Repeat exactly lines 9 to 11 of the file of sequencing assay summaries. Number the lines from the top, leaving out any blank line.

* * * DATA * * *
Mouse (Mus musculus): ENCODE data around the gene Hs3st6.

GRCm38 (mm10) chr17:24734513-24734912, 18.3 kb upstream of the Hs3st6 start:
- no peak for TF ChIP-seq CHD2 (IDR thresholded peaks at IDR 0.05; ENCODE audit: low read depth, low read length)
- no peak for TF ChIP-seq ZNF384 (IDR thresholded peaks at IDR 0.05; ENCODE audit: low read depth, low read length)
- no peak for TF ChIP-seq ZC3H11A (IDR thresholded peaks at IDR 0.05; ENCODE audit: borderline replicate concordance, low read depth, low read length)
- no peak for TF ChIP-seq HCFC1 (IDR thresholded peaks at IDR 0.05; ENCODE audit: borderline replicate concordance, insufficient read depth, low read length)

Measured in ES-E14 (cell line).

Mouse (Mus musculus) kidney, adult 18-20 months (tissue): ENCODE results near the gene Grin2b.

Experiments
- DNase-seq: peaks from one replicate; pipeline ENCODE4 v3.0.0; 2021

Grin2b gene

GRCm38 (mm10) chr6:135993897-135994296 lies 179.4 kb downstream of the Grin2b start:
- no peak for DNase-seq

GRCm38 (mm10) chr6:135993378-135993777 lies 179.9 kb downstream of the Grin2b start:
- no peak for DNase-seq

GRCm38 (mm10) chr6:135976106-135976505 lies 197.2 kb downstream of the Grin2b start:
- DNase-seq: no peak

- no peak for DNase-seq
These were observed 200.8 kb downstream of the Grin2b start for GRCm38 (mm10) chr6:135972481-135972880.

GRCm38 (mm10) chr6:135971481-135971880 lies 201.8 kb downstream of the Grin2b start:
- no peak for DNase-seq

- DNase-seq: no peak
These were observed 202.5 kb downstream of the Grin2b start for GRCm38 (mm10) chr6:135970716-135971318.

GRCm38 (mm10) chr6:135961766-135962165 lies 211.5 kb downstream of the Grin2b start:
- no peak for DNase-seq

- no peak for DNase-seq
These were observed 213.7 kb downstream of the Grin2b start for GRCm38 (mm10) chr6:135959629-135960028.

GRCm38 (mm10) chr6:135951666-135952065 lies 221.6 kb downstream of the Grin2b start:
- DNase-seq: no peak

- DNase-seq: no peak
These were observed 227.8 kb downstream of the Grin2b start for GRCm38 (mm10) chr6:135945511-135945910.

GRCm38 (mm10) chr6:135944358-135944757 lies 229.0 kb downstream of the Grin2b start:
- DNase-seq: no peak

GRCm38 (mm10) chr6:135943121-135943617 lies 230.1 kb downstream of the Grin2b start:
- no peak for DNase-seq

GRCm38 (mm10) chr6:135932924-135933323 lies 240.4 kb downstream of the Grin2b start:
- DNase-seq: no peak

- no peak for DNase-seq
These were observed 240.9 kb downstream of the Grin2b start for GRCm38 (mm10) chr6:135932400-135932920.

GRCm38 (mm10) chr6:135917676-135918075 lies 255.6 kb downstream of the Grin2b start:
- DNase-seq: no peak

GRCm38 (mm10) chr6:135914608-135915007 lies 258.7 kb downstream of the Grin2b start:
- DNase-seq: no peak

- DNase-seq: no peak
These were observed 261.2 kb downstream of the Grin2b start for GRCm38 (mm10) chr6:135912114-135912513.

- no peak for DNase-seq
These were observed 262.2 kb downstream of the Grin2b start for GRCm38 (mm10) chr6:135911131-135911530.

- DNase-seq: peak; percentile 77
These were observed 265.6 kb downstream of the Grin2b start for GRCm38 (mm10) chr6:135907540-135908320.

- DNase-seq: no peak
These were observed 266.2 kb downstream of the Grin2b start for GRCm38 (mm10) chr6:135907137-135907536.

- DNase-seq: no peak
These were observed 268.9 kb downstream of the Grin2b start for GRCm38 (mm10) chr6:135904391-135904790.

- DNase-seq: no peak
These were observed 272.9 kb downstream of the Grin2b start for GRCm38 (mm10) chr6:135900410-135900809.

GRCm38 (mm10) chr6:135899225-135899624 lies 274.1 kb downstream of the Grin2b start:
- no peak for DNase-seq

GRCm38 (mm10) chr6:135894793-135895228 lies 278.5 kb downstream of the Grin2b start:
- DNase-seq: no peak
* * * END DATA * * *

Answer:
Experiments
- DNase-seq: peaks from one replicate; pipeline ENCODE4 v3.0.0; 2021

Grin2b gene